And by the way, Brian’s right: DC and Marvel are corporations, and their only purpose is to make money for their shareholders. That is not a slam on either company, that is the mission statement for a corporation.

    So ascribing moral or immoral motivations to them is completely immaterial–the results of those decisions may be positive or negative but morality is not the purpose. Increasing value for shareholders is the purpose.

    DC’s New 52 didn’t happen because someone thought it would be a great story; Cool Ranch Doritos didn’t happen because someone thought “you know what, these chips would taste fantastic if we put some ranch dressing in the mix!”; McDonald’s large sodas aren’t ENORMOUS because McDonald’s is nice and wants you to get more for your money. All of these decisions are made in order to increase market share and market value.

  80. Brian Wood says:

    @ Jesse, that is an insane distortion of my career, and I disagree with the entire premise of that post, but I’ll let it slide.

  81. Jesse says:

    @Matthew Southworth – No that’s not the point at all. Do not speak for me. I stated MY point as being that I think this is a non-issue.

  82. @Nick Jones

    Try Memorial from IDW, it’s a few issues in and is filled with imaginative ideas and concepts. Plus if you’re anything like me, you’ll be sold with the character that’s a talking cat called Shrodinger.

  83. Jesse says:

    @Brian Wood

    Apologies on the distortion but I thought a summary would serve better than having to go title by title throughout your career.

  84. I’m fairly puzzled by the responses that seem hellbent on reducing Roberson’s decision to economical terms or possible personal grievances.

    Roberson’s statement doesn’t say he was unhappy with how DC treated him personally; on the contrary. And he seems like a smart guy who’s well aware of the consequences of his actions. Clearly, whatever the financial and career disadvantages to him will be, he seems perfectly willing to accept the trade-off — not that this is any of our business, anyway.

    Is it so hard to acknowledge the notion of someone’s ethical concerns overriding those other aspects, and discuss it in these terms?

  85. Matthew Southworth says:

    For those interested in some of the larger ramifications of this discussion, I highly recommend the documentary “The Corporation” (I believe it’s available on Netflix Instant).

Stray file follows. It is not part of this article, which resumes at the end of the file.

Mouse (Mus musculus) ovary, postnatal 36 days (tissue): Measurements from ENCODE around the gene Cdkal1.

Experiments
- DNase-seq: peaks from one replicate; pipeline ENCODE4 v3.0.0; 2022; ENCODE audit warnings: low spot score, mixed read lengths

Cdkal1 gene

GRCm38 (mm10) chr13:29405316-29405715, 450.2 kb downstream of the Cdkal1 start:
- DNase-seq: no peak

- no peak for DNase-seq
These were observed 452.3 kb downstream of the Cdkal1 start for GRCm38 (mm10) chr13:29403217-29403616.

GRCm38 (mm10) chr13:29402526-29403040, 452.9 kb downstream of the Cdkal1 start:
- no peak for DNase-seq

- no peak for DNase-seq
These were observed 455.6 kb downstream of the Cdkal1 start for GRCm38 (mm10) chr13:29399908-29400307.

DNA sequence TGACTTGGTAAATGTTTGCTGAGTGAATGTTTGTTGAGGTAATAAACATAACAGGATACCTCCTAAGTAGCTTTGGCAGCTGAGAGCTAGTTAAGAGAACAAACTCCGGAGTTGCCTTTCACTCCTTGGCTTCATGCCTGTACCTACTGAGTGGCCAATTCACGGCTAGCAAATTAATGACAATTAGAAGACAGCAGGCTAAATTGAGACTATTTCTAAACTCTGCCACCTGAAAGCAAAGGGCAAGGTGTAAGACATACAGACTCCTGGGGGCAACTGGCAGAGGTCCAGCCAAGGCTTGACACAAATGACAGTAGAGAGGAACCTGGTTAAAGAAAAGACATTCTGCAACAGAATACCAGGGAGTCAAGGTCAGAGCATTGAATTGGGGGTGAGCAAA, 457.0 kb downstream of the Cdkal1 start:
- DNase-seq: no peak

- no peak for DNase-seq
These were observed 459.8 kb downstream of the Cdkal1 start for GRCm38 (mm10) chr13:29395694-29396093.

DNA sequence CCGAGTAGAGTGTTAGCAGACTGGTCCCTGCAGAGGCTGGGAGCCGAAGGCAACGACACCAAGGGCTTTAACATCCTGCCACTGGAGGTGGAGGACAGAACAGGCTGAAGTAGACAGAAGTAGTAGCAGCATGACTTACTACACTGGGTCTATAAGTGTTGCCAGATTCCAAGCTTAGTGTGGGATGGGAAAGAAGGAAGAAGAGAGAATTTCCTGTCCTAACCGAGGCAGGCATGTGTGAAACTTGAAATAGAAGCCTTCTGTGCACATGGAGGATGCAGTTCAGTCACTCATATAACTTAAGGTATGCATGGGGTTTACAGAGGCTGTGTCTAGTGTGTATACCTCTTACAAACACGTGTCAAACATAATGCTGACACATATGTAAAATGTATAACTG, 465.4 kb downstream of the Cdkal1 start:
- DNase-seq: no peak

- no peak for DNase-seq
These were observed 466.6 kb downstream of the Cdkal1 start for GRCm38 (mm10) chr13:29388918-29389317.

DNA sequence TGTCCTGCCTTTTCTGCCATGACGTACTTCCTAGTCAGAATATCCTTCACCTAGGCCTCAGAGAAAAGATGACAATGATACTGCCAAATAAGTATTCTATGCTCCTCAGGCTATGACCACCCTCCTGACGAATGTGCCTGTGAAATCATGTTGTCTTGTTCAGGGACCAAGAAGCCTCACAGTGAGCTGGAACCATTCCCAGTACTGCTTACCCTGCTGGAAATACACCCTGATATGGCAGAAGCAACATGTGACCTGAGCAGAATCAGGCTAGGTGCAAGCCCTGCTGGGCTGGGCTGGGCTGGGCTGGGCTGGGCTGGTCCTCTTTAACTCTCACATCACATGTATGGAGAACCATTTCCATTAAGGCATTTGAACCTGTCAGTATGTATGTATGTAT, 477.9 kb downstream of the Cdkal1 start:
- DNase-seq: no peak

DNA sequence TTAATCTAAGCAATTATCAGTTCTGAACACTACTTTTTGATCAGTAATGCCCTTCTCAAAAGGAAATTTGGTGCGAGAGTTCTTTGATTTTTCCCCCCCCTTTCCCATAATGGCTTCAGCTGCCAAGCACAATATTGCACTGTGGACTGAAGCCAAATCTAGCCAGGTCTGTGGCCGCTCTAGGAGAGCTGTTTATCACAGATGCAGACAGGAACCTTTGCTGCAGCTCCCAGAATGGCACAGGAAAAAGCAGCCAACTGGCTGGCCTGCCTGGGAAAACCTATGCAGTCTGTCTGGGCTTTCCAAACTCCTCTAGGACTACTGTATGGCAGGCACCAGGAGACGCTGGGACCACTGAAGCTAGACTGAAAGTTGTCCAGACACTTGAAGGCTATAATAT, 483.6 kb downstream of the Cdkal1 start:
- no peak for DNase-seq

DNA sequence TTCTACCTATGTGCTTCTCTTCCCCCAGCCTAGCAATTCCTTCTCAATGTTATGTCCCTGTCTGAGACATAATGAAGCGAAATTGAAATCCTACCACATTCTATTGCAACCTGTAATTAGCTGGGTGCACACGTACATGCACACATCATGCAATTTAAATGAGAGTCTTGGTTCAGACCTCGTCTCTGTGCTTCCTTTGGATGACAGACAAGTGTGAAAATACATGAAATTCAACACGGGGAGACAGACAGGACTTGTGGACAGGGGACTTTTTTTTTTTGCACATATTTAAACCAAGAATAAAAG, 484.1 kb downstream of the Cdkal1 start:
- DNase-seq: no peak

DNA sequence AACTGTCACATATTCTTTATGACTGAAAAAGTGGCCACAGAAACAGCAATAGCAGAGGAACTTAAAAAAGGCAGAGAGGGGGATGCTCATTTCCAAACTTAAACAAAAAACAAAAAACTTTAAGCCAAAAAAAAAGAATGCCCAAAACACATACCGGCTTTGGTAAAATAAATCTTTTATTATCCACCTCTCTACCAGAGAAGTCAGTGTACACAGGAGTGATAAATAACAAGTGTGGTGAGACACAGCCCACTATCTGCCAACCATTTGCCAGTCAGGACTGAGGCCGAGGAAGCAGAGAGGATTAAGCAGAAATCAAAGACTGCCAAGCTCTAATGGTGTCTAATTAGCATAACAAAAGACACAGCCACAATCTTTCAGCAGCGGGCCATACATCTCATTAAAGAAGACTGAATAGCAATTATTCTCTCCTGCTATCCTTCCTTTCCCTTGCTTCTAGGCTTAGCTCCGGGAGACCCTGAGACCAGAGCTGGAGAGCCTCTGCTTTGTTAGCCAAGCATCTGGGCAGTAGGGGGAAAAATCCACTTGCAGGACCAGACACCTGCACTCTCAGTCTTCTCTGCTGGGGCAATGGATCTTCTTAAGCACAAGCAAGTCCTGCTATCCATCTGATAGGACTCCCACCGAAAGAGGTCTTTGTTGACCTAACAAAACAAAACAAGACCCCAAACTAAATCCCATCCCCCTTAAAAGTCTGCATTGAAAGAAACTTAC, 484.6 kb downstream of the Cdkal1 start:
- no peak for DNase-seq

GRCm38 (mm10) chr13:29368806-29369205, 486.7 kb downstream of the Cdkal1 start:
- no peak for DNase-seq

It’s a fantastic movie and really helped me to see some of these things more clearly. Whether you’re pro-corporation, anti-corporation or somewhere in between, I think the documentary posits a number of interesting ideas that apply here.

  86. Brian Wood says:

    “Who would’ve figured there’d be a GHOST RIDER movie?”

    This is what I mean by my comment that all it takes is one IP to pay out. Who knows what’s going to happen? WB is holding on to thousands of IPs, both from DC and Vertigo, and sooner or later some of them will turn into fountains of gold. Sure, the original creator, assuming they are still around, will get a few bucks and bragging rights, but WB will always get the vast, vast, vast majority of the money and the glory.

    And just to head Jesse off at the pass, yes, this is the deal and everyone knows it going in. WB is in it for maximum profits, and the creators get a paycheck for awhile. I loved my DC paychecks, and love my royalty checks. The fact remains the real “winner” in this arrangement is always going to be WB, no matter what happens.

    b

  87. Matthew Southworth says:

    Don’t get bent out of shape, Jesse–I was responding to your question asking whether we should give Herb Trimpe money. That’s a worthwhile question, but it’s not what’s being discussed here. What’s being discussed is whether ONE person’s decision was ethical and sensible, not whether everyone should abide by that decision or a related one.

  88. Shawn Kane says:

    “A lot of comic fans aren’t really comic fans. They are superheroes by DC/Marvel fans.”

    This is me. I love the characters and enjoy reading their adventures when they’re comics that I like. I’ve tried to branch out over the years and find that outside of Fables, Hellboy, and Archie, I don’t really care for comics that aren’t about superheroes. I don’t read Marvel and DC exlusively. In fact, I barely buy any Marvel these days and for a guy who cut his teeth on his older brother’s Bronze Age Marvel comics, that hurts. I love Invincible from Image. I read G.I. Joe: A Real American Hero and John Byrne’s Next Men from IDW. I’m looking forward to Trio from IDW. I look at every new title at my LCS when they come out. I checked out Saga, and it’s not to my tastes. I may eventually find something that I like, who knows?